There is a risk of another tsunami, but we do not know when. I attended the international meeting in Jakarta on 6 January which was called by the President of Indonesia. There was high-level discussion about putting in place an early-warning system. The Under-Secretary of State for International Development and the Minister for Trade and Investment have been actively involved in taking that forward. The Association of South East Asian Nations has already committed itself to such an early-warning system and the European Commission has committed €2 million to put the project on track.
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Our troops have now left Indonesia, and my hon. Friend the Minister for Trade and Investment and the Vice-President for Indonesia had discussions last week about Indonesian troops and ensuring proper access to non-governmental organisations. I believe that those conversations were satisfactory.

Mr. Henry Bellingham (North-West Norfolk) (Con): The impact of the humanitarian relief carried out by the British Navy was incredibly impressive and showed its professionalism and training. Does the Foreign Secretary not feel that the Indonesian Government's rejection of help from the Gurkha regiment stationed in Brunei was unfortunate, although understandable for historic reasons? Did he consider deploying that unit to Sri Lanka or India?

The right hon. Gentleman referred in his statement to improving the emergency plans of our diplomatic posts abroad. Might not that run into problems because he is thinking, is he not, of closing some of the posts in the Pacific area where tsunamis are likely to threaten?

Mr. Straw: May I make a correction so that the authority with which the undertakings were given is appreciated? My hon. Friend the Minister for Trade and Investment had discussions with the President of Indonesia, and the British ambassador in Jakarta had discussions with the Vice-President. Both produced the same assurances.

I am grateful for the tribute paid by the hon. Member for North-West Norfolk (Mr. Bellingham) to British troops who did, as always, a fantastic job and are a credit to this country. We offered the help of the Gurkhas, but there are special reasons why the Indonesians were sensitive about that so we worked round the matter and provided naval helicopters. I cannot be certain, but I believe that consideration was given by the chiefs of staff to deployment elsewhere, but that was a matter for my right hon. Friend the Defence Secretary. The assessment was that there was urgent need in Indonesia which was not being met from elsewhere.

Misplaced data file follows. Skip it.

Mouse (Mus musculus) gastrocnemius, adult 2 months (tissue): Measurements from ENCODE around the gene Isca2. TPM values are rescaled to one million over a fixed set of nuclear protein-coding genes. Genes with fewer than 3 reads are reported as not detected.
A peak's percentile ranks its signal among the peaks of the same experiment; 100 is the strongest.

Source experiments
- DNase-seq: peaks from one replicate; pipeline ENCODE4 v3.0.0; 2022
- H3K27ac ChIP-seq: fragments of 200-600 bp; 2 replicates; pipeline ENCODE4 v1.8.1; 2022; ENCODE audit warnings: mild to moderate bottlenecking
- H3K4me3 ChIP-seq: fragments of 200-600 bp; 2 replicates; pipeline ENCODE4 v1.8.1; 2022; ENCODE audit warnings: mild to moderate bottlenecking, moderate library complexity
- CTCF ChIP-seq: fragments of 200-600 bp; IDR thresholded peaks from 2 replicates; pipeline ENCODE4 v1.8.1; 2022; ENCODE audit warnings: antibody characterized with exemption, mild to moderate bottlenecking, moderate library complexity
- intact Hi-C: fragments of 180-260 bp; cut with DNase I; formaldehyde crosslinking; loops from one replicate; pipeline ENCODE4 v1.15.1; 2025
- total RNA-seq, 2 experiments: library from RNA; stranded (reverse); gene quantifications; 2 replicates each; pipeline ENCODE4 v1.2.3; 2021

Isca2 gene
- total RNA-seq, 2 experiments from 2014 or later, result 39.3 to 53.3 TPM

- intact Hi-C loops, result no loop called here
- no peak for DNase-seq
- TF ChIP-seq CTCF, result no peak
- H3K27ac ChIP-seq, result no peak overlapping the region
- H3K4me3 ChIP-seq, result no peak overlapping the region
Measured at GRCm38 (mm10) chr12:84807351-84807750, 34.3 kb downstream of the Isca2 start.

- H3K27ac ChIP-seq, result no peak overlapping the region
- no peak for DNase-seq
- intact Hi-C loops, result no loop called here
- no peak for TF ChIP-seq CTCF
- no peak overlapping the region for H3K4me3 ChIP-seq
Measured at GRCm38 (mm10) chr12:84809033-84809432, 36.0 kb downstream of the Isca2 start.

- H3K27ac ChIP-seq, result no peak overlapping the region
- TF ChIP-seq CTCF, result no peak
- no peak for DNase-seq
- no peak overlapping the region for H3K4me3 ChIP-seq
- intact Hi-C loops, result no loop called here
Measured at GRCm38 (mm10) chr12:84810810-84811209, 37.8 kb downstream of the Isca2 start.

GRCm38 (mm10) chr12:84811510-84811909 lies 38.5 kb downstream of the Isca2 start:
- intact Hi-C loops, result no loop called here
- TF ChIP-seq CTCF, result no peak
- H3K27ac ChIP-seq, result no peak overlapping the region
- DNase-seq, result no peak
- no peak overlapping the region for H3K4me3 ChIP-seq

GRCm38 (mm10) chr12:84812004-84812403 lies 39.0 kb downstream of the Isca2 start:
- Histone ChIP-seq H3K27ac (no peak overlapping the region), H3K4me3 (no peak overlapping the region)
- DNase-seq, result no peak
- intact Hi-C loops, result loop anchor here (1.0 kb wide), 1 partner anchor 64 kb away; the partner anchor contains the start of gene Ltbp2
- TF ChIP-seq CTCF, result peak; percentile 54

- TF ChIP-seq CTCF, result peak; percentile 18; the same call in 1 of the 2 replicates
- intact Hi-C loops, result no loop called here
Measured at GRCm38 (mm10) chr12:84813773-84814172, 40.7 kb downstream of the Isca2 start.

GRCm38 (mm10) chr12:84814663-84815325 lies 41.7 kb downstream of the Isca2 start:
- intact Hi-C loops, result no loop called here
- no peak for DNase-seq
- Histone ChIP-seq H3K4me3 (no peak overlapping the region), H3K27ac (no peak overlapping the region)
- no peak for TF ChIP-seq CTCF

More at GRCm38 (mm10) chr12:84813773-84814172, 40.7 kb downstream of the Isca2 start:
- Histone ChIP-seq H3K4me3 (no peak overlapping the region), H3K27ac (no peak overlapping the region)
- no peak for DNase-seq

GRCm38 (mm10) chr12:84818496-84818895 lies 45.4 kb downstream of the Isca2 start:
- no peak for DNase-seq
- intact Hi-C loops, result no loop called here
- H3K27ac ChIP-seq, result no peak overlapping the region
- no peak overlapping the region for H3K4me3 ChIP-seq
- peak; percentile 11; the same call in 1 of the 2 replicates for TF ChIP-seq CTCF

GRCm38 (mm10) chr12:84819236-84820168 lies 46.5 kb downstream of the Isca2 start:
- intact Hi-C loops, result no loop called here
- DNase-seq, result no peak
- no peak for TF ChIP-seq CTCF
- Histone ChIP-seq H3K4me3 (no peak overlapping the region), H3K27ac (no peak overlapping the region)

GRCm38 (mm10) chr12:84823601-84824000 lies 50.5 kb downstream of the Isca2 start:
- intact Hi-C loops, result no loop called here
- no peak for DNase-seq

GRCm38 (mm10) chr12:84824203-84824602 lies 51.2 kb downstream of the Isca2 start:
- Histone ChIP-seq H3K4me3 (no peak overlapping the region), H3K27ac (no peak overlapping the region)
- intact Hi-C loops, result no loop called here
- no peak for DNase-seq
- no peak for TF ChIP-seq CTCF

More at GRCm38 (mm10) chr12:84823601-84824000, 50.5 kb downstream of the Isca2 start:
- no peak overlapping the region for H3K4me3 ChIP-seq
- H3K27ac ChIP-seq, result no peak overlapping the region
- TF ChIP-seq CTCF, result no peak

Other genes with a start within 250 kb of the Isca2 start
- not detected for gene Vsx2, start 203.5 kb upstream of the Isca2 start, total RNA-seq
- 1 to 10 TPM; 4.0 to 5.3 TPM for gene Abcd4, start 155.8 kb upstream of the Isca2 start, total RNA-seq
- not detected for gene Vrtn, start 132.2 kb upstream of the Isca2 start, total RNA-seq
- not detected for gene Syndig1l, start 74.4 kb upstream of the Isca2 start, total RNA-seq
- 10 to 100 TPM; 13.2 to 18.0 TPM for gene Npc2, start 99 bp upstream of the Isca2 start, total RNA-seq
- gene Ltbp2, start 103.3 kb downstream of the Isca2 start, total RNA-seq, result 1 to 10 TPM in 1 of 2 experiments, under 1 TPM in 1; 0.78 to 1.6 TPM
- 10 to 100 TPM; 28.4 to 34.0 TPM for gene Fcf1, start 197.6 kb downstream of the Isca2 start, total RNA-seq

On the closing of diplomatic posts abroad, we face constraints on spending and I have had to look at the network of posts. I made an announcement to the
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House on 15 December. With a bit of luck, this is an ecumenical occasion and I ask the hon. Gentleman to consider whether his party, if it were in power, would expand the number of posts or whether it would feel not just similarly constrained but even more so.

Ms Gisela Stuart (Birmingham, Edgbaston) (Lab): May I recommend to the House the paper submitted by the Foreign Office to the Foreign Affairs Committee which shows the work that the Foreign Office in particular did at that time? Will my right hon. Friend and the new co-ordinating Minister bear it in mind that some charities that may not immediately be thought to be related to such a disaster—for example, Cruse Bereavement Care, of which I am a patron—have played an important part in helping suffering relatives? When their future funding is considered, will he take into account the extra role that they take on when disasters arise abroad and reward them sufficiently?

Mr. Straw: Again, I am grateful to my hon. Friend for her commendation of the Foreign Office. [Interruption.] I apologise for my cough, which I am told is not as bad as it sounds.

My hon. Friend is right in saying that some charities inevitably received greater publicity from their work with the disaster than others and that some charities that did important work have gone unsung. That includes agencies working with bereaved people. I pay tribute to them and will certainly take on board her point about their future funding.

Mr. John Randall (Uxbridge) (Con): The Foreign Secretary may have read, as I have, some anecdotal reports of access difficulties for aid and individuals to some parts of Sri Lanka, notably the Tamil-held areas. Has the Foreign Office looked into that and does the right hon. Gentleman have any updates?